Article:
When you start watching Killing Them Softly, you might be confused about why this Brad Pitt film seems to have a distinct lack of Brad Pitt. He doesn’t turn up until nearly 30 minutes in, but certainly makes his presence felt when he does arrive.
Before he comes on-screen we follow Frankie (Scoot McNairy) and Russell (Ben Mendelsohn), two small-time hoods who are talked into ripping off a mob-controlled card game. As you’d expect the local criminal fraternity isn’t top impressed by this, and so hire Jackie (Pitt) to find out who’s responsible and hunt them down.
Mixed up in all this is Markie (Ray Liotta), who Frankie and Russell have set up to be the fall guy and could well end up paying the price whether people believe he was involved or not. Jackie sets out to do his job, preferring a cold, efficient method of offing those responsible, rather than getting too up close and personal. However he makes a bit of an exception for Frankie, forcing him into a situation the criminal hopes will save his life.
Killing Them Softly isn’t a film for everyone. Some will find its stop-start style rather frustrating. The movie is filled with long, talkie scenes that often seem to have little to do with anything, punctuated by sequences of high drama and extreme violence. It’s a style that some will warm to and find oddly absorbing, while others will just get bored. To honest initially I was in the latter camp, but slowly the film pulled me in. It’s also one of those movies that stuck with me long after the credits rolled and seemed better in retrospect than when I was actually watching it.
While many have described it as a darkly comic tale, I can’t say I found all that much humour in it. Indeed it struck me as a pretty intense tale mired in a grubby world of bad people doing ever worse things. Normally I’m not a fan of that sort of film, as I don’t quite get what’s entertaining about a bunch of assholes being increasingly horrible to one another, but Killing Them Softly brings something else to the table that makes it a little more worthwhile.
It’s set in the early days of the financial crash, with speeches by Bush, McCain, Obama and their cohorts acting almost like the movie’s score. The film wants to hammer home the parallels between the scummy world of mob economics with the wider world of American capitalism – taking things like killing off the competition rather literally.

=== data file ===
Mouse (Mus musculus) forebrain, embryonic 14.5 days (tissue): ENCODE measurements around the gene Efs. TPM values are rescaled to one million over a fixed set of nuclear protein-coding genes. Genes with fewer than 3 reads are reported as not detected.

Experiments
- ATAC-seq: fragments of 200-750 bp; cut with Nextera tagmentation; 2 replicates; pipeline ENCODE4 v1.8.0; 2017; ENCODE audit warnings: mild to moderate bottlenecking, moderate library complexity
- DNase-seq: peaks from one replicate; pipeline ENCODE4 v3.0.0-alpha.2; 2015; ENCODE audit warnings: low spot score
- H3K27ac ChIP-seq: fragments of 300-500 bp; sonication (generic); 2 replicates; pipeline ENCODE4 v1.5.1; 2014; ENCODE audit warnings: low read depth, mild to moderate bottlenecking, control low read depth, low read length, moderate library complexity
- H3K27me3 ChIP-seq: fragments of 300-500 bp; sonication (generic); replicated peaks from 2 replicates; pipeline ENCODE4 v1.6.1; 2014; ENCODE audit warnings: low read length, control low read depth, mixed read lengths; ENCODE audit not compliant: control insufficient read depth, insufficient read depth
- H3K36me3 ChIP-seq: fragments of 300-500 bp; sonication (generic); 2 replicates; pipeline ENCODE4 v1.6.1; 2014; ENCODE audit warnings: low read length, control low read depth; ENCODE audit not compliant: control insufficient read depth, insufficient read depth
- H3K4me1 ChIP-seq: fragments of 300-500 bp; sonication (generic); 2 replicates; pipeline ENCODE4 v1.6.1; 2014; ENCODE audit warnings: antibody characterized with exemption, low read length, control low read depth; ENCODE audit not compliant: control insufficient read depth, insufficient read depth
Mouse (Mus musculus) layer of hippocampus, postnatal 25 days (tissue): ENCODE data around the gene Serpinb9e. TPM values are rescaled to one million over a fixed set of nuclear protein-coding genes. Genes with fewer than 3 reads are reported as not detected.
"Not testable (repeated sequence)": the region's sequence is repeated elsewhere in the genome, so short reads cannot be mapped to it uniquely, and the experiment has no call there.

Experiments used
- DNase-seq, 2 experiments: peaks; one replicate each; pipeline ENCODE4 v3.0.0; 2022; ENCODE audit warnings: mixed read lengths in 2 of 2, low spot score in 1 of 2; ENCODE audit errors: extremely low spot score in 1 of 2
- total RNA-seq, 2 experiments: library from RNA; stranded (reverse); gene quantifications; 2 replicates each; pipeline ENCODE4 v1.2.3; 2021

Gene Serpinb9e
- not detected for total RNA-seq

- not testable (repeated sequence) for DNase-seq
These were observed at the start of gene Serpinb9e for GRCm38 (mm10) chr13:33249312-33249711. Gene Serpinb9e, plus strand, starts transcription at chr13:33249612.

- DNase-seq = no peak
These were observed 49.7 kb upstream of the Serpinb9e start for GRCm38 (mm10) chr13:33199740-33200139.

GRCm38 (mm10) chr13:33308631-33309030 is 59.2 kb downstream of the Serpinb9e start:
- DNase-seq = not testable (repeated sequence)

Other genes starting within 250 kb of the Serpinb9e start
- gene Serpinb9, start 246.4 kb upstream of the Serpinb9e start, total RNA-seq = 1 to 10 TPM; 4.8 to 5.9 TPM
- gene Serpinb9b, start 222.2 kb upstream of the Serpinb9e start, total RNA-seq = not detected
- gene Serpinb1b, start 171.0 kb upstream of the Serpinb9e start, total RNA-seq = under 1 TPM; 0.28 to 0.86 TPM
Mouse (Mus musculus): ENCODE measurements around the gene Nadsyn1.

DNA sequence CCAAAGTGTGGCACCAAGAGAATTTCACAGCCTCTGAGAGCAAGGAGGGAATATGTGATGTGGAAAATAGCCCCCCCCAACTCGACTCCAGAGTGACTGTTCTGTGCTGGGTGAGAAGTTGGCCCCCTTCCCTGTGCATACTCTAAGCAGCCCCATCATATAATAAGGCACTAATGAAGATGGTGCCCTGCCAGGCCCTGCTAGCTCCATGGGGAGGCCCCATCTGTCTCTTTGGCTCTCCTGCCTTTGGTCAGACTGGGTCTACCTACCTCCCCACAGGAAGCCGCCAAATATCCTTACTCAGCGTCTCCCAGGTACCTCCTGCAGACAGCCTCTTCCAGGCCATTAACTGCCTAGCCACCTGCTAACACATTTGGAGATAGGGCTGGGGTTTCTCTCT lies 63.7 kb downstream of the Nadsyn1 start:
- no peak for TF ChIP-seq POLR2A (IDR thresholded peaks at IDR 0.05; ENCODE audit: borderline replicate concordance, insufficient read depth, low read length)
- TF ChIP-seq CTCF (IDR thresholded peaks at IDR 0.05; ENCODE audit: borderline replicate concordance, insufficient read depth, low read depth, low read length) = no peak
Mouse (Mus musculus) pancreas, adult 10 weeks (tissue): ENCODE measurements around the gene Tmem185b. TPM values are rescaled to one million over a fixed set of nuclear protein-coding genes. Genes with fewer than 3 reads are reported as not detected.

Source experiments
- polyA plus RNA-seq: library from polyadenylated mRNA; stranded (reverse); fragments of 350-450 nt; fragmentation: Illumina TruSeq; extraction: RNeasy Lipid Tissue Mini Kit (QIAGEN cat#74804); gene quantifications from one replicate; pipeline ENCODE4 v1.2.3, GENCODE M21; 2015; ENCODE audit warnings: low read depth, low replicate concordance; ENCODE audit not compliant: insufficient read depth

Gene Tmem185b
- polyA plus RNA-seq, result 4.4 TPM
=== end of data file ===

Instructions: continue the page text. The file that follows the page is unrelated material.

The world that Killing Them Softly is set in is derelict and collapsing, with little room for anything genuinely human. Instead it’s all about who can get what from whom and enforcing a form of extreme capitalism at the point of a gun. Pitt gives a speech about how pointless it is to beat up somebody when you know he’s just going to be killed in the end – why not get to end and cut out the unpleasantness in the middle? However it’s explained to him that the guys hiring him are skittish about murder, and while that’s what will inevitably happen, they need to work their way up to it, even if that means being massively more unpleasant than just putting a bullet in a guy’s head. It’s a cold, harsh look at the way the world works, drawing links to Wall Street and the banking bailout, that the film seems to suggest was simply about restoring order to the corruption.
While the guys at the top in Washington continually talk about community and America coming together, this is a world stripped down to how the film believes the US really works – as Jackie puts it, “In America you’re on your own. America’s not a country. It’s just a business. Now fuckin’ pay me.” Although the points Killing Them Softly tries to make sometimes get a bit murky and unclear, it certainly adds an extra layer of interest to what it often a rather dark and nasty tale.
There are also a few scenes that will stick in your head, both for their visual style and the level of violence. Ray Liotta in particular doesn’t do well – getting wince-inducingly pummelled in a rather horrible beating, before things get even worse with an impressively put together scene in a car. It really is a case of kicking a man when he’s down, both literally and figuratively.
However if you are a fan of violence, just be aware that there’s a lot of talking in amongst bullets-to-the-head and other nastiness. But when those moments come, they certainly pack a punch, both because of Andrew Dominik’s visual style and the clinical detachment the characters have about what they’re doing. Indeed it says something when the most empathetic character is the amateur criminal who robbed the card game to start with.
As you’d expect with a film that often lays on the visual style, it looks good on Blu-ray, with the extra pixels really showing off the violence and decaying city. It’s particularly important in this case as the film’s visual tone is pretty dark, so it really does help to have a format like Blu-ray that can handle blacks well.
There’s not too much in the way of special features, with just a few passable interviews with the cast and crew, and some trailers.
Overall Verdict: Although it’s sometimes a little slow and its points can be murky, Killing Them Softly often pack a visceral punch and offers a pretty damning look at capitalism and its lack of humanity.
Reviewer: Tim Isaac